According to Commission calculations, digital technologies currently account for 8-10% of the energy consumption in the EU, and 2-4% of greenhouse gas emissions. The Commission aims to reduce at minimum the environmental impact of this area through various initiatives. For example, according to a study by the European Environmental Bureau (EEB), extending the lifetime of all smartphones by just 1 year would save 2.1 million tonnes of CO2 per year by 2030, equivalent to taking 1 million cars off the road. Switching from 4G to 5G would help save large amounts of energy, as according to test pilots by Ericsson and Telefonica, 5G technology is up to 90% more efficient than 4G in terms of energy consumption per traffic unit (W/Mbps).
In this vein, the European Commission published a communication on the European Growth Model in March 2022. The Communication states that there is broad consensus among the Member States on the inclusion of the green and digital transition among the priorities for the European economic growth model: Green Deal on the one hand, Path to the Digital Decade on the other.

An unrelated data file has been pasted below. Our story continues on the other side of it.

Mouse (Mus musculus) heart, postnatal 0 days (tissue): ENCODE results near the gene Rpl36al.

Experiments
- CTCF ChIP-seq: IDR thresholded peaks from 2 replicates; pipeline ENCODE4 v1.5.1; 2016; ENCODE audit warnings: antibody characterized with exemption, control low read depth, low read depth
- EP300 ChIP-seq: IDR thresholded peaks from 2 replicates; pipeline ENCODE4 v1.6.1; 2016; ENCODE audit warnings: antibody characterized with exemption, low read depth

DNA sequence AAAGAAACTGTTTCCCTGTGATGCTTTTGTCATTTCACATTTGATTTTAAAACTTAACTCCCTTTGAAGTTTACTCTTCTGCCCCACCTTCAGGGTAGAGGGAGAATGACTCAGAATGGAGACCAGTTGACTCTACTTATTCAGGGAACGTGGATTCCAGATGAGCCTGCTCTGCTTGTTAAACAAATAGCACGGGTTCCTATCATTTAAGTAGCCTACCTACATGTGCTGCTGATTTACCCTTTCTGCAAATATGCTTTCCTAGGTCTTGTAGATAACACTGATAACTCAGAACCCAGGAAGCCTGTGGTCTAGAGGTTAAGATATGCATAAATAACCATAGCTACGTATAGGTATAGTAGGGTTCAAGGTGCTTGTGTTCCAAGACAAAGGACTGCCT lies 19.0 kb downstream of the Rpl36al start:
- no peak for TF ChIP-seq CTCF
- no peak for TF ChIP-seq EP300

The European Commission is convinced that digital technologies can and should help reduce carbon footprint. eco strongly shares this believe and would like to present its members an overview of the current EU initiatives regarding sustainability. We will present a new internal paper on the current legislative, on proposals put on the table and in discussion as well as giving a brief outlook on what to come.
We therefore invite you to a breakfast discussion on
Thursday, 17 November, 9h00 at eco’s Brussels office at Rue de la Loi 38, 1000 Brussels
In the process of developing the paper interviews have been conducted. We’re happy to welcome Mr Ilias Iakovidis (in presence) as well as Ms Laura Balke and Mr Juan Arregui (online) from DG CNECT, who have been an important source and are available for questions.